The US is one step closer to becoming an energy export giant. Back in May 2011, Cheniere Energy, Inc. (NYSEMKT:LNG)‘s Sabine Pass facility was given the green light to export liquefied natural gas (LNG) to nations without a free-trade agreement. Now another terminal can begin exporting LNG, the Freeport LNG terminal in Texas. For clarification, LNG is natural gas that has been cooled to liquid form so it can be transported.
With this the Obama administration is finally showing a willingness to begin turning the US into an energy giant. One part of that is enabling companies to export to nations that don’t have free-trade agreements with the US. LNG companies can export to nations with FTA agreements, such as South Korea, but not to nations that don’t. There is still one more regulatory hurdle for the Freeport LNG project, which is to get approval from the Federal Energy Regulatory Commission.
One of these nations is Japan, which imported 6 trillion yen (~$65 billion) worth of natural gas in 2012. This is a sharp increase from the 3.5 trillion yen (~$38 billion) in LNG it imported in 2010. Japan’s energy costs have skyrocketed as they have shunned nuclear reactors, shutting them all down (while potentially starting a few up again) and ended investment in the building of new reactors.
Before the 2011 disaster in Fukushima, Japan generated around 30% of its energy from nuclear power and was planning on expanding that to 40% by 2017. Now that that isn’t an option, LNG is. This means the US has an enormous partner to export its vast resources of LNG to. This will create high-paying energy jobs in the US, lower our trade deficit, and will enable Japan to control its high energy costs.
“Theoretically, we may be able to import LNG at two-thirds of the price paid now if we can buy shale gas,” stated an official of the Natural Resources and Energy Agency to the ruling party. “I welcome from the bottom of my heart the U.S. approval of LNG exports,” said trade minister Toshimitsu Motegi. Japan is thrilled to be able to import natural gas from the US because it will lower their energy costs and give them more bargaining power over other LNG exporting nations.
Cheniere Energy, Inc. (NYSEMKT:LNG) is going to be a big beneficiary of Japan’s demand, and it will be able to begin exporting to the nation in 2015 as the first company to win approval to export LNG. Cheniere Energy, Inc. (NYSEMKT:LNG) will be able to buy cheap natural gas (probably around $6 to $7 in 2015) and sell it for a nice premium in Japan, where natural-gas prices are around $14.50 right now, and could be higher in the future.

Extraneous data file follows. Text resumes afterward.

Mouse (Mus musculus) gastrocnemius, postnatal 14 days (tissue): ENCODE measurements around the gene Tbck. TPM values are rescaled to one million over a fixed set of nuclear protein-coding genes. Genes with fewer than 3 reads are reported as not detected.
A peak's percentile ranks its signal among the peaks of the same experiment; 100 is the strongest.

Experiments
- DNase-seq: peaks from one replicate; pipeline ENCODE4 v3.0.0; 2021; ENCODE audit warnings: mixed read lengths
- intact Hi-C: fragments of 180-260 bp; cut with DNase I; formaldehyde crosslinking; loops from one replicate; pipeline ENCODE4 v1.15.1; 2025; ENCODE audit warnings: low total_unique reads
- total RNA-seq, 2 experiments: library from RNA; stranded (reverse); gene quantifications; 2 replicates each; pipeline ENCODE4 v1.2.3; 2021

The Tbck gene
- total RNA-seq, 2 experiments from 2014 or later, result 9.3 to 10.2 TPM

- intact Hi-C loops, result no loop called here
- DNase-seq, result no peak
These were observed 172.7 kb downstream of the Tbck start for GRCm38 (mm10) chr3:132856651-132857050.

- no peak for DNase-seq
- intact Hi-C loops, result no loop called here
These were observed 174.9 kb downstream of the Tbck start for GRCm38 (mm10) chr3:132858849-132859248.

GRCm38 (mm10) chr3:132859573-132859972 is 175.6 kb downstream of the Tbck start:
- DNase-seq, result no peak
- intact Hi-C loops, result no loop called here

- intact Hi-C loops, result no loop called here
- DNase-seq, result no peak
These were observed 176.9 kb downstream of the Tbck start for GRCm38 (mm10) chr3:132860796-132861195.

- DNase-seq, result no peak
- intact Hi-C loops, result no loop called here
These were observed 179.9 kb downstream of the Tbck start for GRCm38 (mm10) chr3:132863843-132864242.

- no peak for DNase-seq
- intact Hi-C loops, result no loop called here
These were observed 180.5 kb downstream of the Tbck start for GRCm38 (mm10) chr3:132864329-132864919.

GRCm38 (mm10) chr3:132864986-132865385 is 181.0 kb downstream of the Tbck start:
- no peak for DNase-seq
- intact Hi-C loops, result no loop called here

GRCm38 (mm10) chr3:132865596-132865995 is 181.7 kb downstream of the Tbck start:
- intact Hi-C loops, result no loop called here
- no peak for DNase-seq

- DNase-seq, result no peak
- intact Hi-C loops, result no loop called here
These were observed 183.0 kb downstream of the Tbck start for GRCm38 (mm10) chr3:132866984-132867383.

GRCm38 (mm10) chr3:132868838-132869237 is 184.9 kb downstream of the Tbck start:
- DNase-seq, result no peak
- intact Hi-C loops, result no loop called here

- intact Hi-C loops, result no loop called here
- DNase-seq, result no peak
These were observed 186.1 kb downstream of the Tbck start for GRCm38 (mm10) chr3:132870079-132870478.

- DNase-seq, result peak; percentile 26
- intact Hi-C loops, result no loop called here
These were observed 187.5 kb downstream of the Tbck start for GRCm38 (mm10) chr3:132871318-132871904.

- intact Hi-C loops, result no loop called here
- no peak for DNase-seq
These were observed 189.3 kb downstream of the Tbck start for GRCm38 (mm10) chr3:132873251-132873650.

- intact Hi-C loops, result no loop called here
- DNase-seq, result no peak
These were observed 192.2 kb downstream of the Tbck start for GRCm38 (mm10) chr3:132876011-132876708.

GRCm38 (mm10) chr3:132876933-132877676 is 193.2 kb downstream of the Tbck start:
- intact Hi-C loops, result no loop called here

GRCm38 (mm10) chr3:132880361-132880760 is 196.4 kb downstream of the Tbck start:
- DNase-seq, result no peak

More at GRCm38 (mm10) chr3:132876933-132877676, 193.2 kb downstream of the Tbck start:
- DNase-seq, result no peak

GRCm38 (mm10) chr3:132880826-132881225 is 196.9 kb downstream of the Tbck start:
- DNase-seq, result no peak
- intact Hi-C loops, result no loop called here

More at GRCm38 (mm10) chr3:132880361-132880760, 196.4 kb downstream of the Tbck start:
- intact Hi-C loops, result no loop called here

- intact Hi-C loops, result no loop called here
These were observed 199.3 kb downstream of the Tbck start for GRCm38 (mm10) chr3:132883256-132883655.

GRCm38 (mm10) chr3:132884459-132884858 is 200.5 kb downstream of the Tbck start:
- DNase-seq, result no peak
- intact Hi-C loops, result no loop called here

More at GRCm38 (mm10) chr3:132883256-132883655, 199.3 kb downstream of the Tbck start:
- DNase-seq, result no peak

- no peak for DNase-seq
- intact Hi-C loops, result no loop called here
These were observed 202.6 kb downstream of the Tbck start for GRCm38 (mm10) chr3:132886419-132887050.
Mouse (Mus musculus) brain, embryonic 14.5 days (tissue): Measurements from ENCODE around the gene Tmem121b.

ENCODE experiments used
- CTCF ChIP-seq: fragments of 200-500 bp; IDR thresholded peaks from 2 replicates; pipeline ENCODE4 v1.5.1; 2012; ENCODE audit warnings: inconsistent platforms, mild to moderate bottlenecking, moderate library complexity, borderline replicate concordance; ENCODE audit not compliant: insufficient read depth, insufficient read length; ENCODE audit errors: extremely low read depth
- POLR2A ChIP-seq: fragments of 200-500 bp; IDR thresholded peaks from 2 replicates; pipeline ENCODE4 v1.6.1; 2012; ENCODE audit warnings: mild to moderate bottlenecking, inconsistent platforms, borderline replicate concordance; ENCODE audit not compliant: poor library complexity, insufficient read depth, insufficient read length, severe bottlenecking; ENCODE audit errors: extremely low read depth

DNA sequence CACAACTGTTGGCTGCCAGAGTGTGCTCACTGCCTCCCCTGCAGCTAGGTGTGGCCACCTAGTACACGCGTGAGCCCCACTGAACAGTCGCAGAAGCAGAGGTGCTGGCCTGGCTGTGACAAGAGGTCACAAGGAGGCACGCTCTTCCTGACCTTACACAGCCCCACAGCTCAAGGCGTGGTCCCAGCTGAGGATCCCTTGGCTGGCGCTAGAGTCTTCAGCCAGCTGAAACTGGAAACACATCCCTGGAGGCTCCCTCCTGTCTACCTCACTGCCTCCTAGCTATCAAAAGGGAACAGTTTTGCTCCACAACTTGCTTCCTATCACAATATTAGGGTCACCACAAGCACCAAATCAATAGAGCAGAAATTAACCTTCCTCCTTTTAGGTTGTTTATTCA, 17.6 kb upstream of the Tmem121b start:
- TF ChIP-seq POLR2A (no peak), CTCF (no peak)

The Freeport LNG terminal, in which ConocoPhillips (NYSE:COP) has a 50% stake according to its website, has already signed early agreements to sell LNG to Japan. ConocoPhillips (NYSE:COP), which produces around 2.5 billion cubic feet of natural gas a day (in Canada and the lower 48 states), will finally be able to sell that gas for a profit, and a nice one at that.
Those against LNG exports will point towards the US “losing its competitive advantage” as natural gas prices rise, pushing up energy costs. But as the number of natural-gas rigs has fallen from 875 to 350, we are still producing ~7 billion more cubic feet of natural gas a day in the lower 48 states. This is why Henry Hub prices are at $4/million British thermal unit (Btu) right now, which is way below the cost of production.
This means that we have an excess of gas and that natural-gas producers can’t be profitable, which is extremely detrimental to the US economy and deters investment in the industry. In order to change that, natural-gas prices will have to rise, which will hurt Dow Chemical’s margins slightly (which I can live with), but will still be a net gain for the US economy.